The Midnight Aurora

The Midnight Aurora May 12, 2024

A person with a camera in silhouette against a night sky with a green and blue aurora
image via Pixabay

We saw the aurora, at midnight on Saturday morning.

I hadn’t heard anything about the solar storms until auroras were already happening all over the Ohio valley Friday night. My friends were posting photos of a bright purple aurora, over the farmland just north of here. It was visible in Hopedale and in Richmond and all over the Valley, but I couldn’t see it.

I kept ducking out of my to look at the sky, but all I saw was clouds. Then the sky cleared, gradually, leaving those few stars you can see with all the light pollution in LaBelle: Sirius but not the rest of Canis Major.  Venus hanging low over the water tower. Parts of the Great Bear, over on the north side of the house. In the winter you can see Orion’s belt but not the Pleiades, shimmering to the south.

I remember reading in the myths of some Indegenous culture or other, that if the Pleiades don’t appear one autumn, no crops will be harvested and it’s the end of the world. I always think of that myth when I try to see the stars over Steubenville and the dimmer ones don’t appear. It’s always the end of the world in this part of town.

I ducked back in to look at the computer, and that’s when I noticed someone saying you had to be out in the countryside to see them. All the city light pollution was blocking our view.  I went to get Adrienne, who was getting ready for bed, and the next thing I knew we were in the car.

Out we drove, through Steubenville where the lights of downtown mar the sky for miles, through Wintersville where the lights were still too bright, through Richmond where it started to get good and dark, almost to East Springfield in the middle of nowhere. The street lamps dwindled and disappeared. The speed limit went from thirty-five to fifty-five on the same two lane road, though I continued puttering at forty in case of a deer. The headlights caught bright yellow reflective arrows, warning me where the road took a sudden lurch and a turn and then another in the opposite direction. The moon, a blood red sliver, set between the hills. We ended up in the parking lot at the lake, which I found out later was closed from dusk to dawn, but nobody noticed or minded us.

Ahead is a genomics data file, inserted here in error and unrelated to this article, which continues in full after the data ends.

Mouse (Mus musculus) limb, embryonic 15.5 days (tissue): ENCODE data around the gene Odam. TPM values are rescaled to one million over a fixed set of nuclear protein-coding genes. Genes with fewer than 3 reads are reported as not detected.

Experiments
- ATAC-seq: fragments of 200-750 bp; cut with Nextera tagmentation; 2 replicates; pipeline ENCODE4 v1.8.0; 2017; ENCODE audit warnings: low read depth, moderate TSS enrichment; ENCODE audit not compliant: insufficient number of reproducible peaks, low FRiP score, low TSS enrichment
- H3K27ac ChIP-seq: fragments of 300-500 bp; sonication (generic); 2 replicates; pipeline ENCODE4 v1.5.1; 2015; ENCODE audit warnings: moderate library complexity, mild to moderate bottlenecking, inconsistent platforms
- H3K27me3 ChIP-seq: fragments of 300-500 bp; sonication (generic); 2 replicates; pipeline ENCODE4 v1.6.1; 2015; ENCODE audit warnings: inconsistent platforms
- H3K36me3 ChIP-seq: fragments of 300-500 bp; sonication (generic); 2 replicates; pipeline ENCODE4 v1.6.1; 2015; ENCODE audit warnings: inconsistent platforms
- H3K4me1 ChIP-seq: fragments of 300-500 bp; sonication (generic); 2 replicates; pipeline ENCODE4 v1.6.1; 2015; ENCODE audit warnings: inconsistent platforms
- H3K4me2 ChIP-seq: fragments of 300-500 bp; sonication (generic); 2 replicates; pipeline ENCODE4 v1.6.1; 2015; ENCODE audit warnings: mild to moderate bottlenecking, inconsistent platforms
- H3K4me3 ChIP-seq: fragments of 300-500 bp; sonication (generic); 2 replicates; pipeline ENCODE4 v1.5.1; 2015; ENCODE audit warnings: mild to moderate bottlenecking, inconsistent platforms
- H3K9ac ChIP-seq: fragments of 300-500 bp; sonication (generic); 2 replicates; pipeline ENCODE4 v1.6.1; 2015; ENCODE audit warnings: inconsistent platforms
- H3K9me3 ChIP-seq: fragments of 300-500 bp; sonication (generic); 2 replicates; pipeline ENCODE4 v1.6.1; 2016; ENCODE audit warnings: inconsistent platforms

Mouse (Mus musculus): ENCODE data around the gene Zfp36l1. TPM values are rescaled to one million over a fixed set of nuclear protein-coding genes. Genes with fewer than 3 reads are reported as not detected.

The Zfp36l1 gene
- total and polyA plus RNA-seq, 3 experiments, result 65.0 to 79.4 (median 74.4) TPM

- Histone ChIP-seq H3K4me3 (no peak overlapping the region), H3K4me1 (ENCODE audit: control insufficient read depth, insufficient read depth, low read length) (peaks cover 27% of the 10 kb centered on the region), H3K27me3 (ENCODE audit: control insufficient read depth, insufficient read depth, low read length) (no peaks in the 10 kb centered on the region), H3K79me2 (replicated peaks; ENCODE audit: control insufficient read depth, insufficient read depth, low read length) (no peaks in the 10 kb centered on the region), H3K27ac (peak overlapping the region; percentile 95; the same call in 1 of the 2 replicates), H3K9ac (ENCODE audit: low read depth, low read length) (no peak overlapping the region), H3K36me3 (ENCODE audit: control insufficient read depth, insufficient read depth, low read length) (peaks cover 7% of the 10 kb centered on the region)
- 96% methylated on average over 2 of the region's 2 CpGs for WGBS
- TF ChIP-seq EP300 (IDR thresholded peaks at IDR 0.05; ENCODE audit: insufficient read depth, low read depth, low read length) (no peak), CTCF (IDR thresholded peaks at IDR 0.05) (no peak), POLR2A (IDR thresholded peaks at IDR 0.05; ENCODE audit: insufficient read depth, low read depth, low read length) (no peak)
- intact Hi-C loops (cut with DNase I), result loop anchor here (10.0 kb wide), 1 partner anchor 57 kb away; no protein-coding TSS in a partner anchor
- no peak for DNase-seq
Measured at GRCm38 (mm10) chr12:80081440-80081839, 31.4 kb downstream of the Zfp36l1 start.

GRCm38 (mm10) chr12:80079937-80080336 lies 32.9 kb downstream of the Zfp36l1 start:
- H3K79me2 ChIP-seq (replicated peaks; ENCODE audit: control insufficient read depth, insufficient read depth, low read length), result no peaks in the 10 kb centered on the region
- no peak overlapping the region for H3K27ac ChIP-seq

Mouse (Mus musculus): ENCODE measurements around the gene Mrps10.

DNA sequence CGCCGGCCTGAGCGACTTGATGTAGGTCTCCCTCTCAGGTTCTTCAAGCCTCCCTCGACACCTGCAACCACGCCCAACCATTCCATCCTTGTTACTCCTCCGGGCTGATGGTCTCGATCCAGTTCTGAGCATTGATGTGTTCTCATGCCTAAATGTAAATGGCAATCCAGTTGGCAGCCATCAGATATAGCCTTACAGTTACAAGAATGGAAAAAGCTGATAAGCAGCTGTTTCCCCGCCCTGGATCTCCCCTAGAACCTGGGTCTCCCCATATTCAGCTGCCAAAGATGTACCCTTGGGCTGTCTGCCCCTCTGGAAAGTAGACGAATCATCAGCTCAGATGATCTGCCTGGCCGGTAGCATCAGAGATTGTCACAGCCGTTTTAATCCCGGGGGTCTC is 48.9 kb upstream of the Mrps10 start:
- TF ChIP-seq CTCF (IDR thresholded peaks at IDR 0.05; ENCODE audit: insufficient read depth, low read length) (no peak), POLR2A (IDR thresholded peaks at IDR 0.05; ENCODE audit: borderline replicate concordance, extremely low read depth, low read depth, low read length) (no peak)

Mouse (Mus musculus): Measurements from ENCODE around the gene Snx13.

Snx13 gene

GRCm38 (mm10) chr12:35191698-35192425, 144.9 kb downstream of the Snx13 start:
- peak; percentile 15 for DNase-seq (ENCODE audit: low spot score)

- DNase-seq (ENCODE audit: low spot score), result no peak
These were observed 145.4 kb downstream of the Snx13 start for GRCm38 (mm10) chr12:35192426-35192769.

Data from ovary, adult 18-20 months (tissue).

We piled out of Serendipity, shivering, just after midnight. Adrienne had forgotten her jacket and put on Michael’s, which is far too long. I shut the door to Serendipity and locked it, which shut off all the lights, and we were plunged into total darkness. And then, we weren’t.

“Look how much lighter the sky is at the horizon,” said Adrienne.

We couldn’t exactly see the horizon, just the jagged edge where tree-covered hills touched cold navy sky. But everywhere just above us was black night, with a riot of stars clearly visible, and everywhere the hills met the sky was glowing blue- white. Not just to the north but to the south, east, west, the sky was blue-white.

At the beginning of April, I’d seen the eclipse, where the sun dimmed and twilight came without it turning into night. This was the opposite: a weird, eerie dawn on all horizons, without day. Night above me, morning on all sides, no sun to be seen, at midnight. The birds did not wake up. All was quiet, but nonetheless, it was morning.

There was not the great glorious light display that had been visible earlier, just that one miracle: bright white morning at the coldest and darkest hour of the night.

I looked straight up, and there were all the stars I don’t usually see: Corona Borealis up at the top of the sky, Virgo and Libra over the hill. The sky looked the way it does in a storybook, not the way it does in a city. Orion and the Pleiades had set, so I can’t tell you if it’s the end of the world or not.

I looked down to the strange sunless dawn glowing just over the trees, going from blue to rose and back.

It took half an hour to drive back to Steubenville.

I didn’t sleep at all the rest of the night.

 

 

Mary Pezzulo is the author of Meditations on the Way of the Cross, The Sorrows and Joys of Mary, and Stumbling into Grace: How We Meet God in Tiny Works of Mercy.

"I don't know that my mother (born in 1935) so much wanted to be a ..."

Musings of a Failed Tradwife
"In my day we read "Captivating" which I don't think is quite so silly, but ..."

Musings of a Failed Tradwife
"Reminds me of a book that came out in the 1960s, "Fascinating Womanhood". So this ..."

Musings of a Failed Tradwife
"This feels all too appropriate to a lot of what I've been seeing. I'm currently ..."

It takes a Human to Live ..."

Browse Our Archives